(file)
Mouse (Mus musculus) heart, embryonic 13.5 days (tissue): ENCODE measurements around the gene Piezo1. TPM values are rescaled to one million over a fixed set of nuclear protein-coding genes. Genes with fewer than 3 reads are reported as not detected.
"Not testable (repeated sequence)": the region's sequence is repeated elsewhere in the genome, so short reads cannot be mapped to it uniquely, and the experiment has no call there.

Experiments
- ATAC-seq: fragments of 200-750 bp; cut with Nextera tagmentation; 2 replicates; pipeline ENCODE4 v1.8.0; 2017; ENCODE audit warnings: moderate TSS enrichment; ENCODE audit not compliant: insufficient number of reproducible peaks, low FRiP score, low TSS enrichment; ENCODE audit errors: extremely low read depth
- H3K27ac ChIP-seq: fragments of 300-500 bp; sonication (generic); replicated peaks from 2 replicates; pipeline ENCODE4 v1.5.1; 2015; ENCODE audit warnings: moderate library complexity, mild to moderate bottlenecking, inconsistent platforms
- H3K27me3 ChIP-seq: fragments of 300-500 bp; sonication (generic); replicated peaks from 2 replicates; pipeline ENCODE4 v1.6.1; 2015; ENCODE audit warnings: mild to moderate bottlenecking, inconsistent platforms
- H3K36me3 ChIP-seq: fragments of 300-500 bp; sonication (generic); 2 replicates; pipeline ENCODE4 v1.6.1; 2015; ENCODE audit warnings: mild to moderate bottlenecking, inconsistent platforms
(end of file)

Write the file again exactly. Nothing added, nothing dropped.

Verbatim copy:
Mouse (Mus musculus) heart, embryonic 13.5 days (tissue): ENCODE measurements around the gene Piezo1. TPM values are rescaled to one million over a fixed set of nuclear protein-coding genes. Genes with fewer than 3 reads are reported as not detected.
"Not testable (repeated sequence)": the region's sequence is repeated elsewhere in the genome, so short reads cannot be mapped to it uniquely, and the experiment has no call there.

Experiments
- ATAC-seq: fragments of 200-750 bp; cut with Nextera tagmentation; 2 replicates; pipeline ENCODE4 v1.8.0; 2017; ENCODE audit warnings: moderate TSS enrichment; ENCODE audit not compliant: insufficient number of reproducible peaks, low FRiP score, low TSS enrichment; ENCODE audit errors: extremely low read depth
- H3K27ac ChIP-seq: fragments of 300-500 bp; sonication (generic); replicated peaks from 2 replicates; pipeline ENCODE4 v1.5.1; 2015; ENCODE audit warnings: moderate library complexity, mild to moderate bottlenecking, inconsistent platforms
- H3K27me3 ChIP-seq: fragments of 300-500 bp; sonication (generic); replicated peaks from 2 replicates; pipeline ENCODE4 v1.6.1; 2015; ENCODE audit warnings: mild to moderate bottlenecking, inconsistent platforms
- H3K36me3 ChIP-seq: fragments of 300-500 bp; sonication (generic); 2 replicates; pipeline ENCODE4 v1.6.1; 2015; ENCODE audit warnings: mild to moderate bottlenecking, inconsistent platforms